LOS ANGELES -- Jason Collins woke up a little after 8 a.m. Sunday, checked his phone and saw that some very important people had been trying to reach him, including his agent and Nets coach Jason Kidd. That's when he knew his day would be anything but ordinary.
He hopped in his car, headed for the Nets' hotel -- and drove straight into history.
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The Nets signed Collins, 35, to a 10-day contract Sunday, paving the way for him to become the first openly gay athlete to play in one of America's top four pro sports leagues.
The Nets reiterated that adding the 7-foot, 255-pounder is strictly related to basketball. They are hopeful that the 12- year veteran, who before Sunday night hadn't played since April, will help bolster their front line. Said Paul Pierce, "He's going to be big for us, I believe.''
The Nets' top target, Glen "Big Baby'' Davis, elected to verbally commit to joining the Clippers when he clears waivers Monday.
Although Collins became a trailblazer of sorts when he revealed his sexuality in April, he doesn't necessarily feel it's up to him to be a crusader. "No,'' he said Sunday night before the Nets' 108-102 win over the Lakers. "I need to be a solid basketball player. Again, it's about focusing on the task at hand and not thinking about history or anything along those lines. It's about going out there and making it difficult for the Lakers tonight.''
Asked if there would be pressure in becoming the first openly gay athlete to play in an NBA game, he pointed out that he hadn't been on the floor competitively in 10 months. "For me, the pressure is playing in an NBA game tonight,'' he said, "and the last time I played in an NBA game was last April. I think that's enough pressure right there.''
Collins sported a black No. 46 jersey; the No. 98 he plans on wearing to honor Matthew Shepard, who was killed in an anti-gay hate crime in 1998, wasn't immediately available. And with his twin, Jarron, a former NBA player, looking on a few rows away from courtside, Collins checked in with 10:28 left in the first half.
It was his first action since April 17 with the Wizards and his first time wearing a Nets uniform since Feb. 2, 2008. He wound up contributing two rebounds and a steal in 10:37, although he missed the only shot he took and committed five personal fouls and two turnovers.
Said Collins, "I know that I'm capable of playing in the NBA. I think I showed that tonight. Going out there, I can get my teammates open. My favorite part of the evening was when I think it was Jordan Farmar was complaining to the refs that I was setting an illegal pick or something like that. Stuff like that, that's my job. I know that I can play in the NBA and it felt good to be out there tonight.''
Deron Williams said he was proud to be part of a night like this. "Yeah, definitely. It's a big moment,'' he said. "It's definitely a big moment and I'm happy for him. I know he's been sitting around waiting for a job and I'm happy to see him on a team and happy that he's on our team.''
Said Pierce, "In the society we live in, this was going to happen eventually. This is the normal. He's a guy who's going to be able to open up the door, not only America but around the world welcomed in the sports world, and that's going to be key. It doesn't matter your race, your gender, sexuality or any of that. It's about being part of a team. It's about caring for one another. That's all that matters at the end of the day.''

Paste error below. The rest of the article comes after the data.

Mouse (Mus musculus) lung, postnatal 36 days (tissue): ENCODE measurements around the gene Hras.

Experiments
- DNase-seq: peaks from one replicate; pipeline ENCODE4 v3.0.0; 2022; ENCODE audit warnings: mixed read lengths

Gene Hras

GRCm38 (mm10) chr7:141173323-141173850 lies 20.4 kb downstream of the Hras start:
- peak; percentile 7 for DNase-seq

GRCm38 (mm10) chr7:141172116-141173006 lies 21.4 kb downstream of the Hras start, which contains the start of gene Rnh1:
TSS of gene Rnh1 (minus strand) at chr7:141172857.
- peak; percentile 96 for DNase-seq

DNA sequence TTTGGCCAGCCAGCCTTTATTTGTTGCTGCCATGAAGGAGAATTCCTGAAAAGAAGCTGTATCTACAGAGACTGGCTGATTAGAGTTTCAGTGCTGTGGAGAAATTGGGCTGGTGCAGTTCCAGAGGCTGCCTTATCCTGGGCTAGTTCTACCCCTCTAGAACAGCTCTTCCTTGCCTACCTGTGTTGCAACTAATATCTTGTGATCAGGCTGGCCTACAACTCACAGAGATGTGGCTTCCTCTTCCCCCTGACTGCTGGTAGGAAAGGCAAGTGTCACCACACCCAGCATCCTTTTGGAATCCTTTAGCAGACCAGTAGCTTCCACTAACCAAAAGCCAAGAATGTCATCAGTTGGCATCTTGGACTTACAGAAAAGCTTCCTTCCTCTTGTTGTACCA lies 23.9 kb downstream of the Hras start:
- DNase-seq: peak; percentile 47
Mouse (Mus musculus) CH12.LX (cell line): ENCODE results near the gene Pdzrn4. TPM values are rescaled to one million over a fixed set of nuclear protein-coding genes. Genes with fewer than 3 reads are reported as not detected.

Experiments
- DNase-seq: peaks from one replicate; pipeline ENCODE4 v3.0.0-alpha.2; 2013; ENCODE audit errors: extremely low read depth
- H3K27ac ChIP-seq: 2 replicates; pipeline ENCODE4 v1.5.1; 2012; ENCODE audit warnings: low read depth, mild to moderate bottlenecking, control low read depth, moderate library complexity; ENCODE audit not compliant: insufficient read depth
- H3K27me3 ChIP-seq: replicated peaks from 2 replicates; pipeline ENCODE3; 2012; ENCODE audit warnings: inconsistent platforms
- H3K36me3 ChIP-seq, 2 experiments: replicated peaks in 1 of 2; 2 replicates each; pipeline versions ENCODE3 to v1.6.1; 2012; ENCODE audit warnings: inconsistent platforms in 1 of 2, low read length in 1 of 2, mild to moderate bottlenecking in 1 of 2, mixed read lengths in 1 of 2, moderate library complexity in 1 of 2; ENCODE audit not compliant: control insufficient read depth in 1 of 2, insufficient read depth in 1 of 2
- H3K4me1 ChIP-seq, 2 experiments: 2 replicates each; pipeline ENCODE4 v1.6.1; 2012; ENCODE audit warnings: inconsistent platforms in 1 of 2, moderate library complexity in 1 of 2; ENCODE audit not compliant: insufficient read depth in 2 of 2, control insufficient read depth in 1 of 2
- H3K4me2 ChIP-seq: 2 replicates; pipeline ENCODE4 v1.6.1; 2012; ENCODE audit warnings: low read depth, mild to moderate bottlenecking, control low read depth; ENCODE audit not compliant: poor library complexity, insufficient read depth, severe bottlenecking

"Every guy in here goes their own way, does their own things and then so be it. We come in the locker room and this is sports and everything is all magnified. It's great to just have him here to be able to just open the doors for so many athletes that they can feel comfortable to come out and not feel embarrassed to be a part of something.''
A massive media gathering assembled for Collins' pregame news conference, highly unusual for someone who signed a 10-day contract. But this wasn't a normal day, and the glaring spotlight seemed over the top to Collins. "A little bit,'' he said. "But again, that's life. I played for 12 years in the league, so I know how to play basketball. It's just obviously just getting timing back into a game. So I'm ready. Let's do it.''
Kidd, who played 61/2 seasons with Collins for the Nets from 2001-08, had a hand in bringing him in. Kidd said the Nets will keep the focus on the court and suggested they'll do whatever they can to keep Collins at ease in his new environment.
"This is about basketball and we always will remind ourselves of that,'' Kidd said. "He's one of our teammates and it's for us to make this as comfortable as possible, the transition. But for us to get out and to win ballgames, that's what it's all about.''
There's no telling if this is strictly an audition for a week and a half, and Kidd was noncommittal about Collins' long-term prospects. "We'll just take it day by day,'' he said. "We'll just take one day at a time and we'll go from there.''
Said Pierce, "It was great. It was very inspiring how he comes in and he was ready.
"He did the same thing for us last year in Boston, and you expect nothing but professionalism from Jason. I had him as a teammate last year and he's much-needed around here with the lack of big men we've had, especially with Kevin [Garnett] playing limited games in back-to-back moments, and we are going to need that down the stretch as he continues to get in better shape.''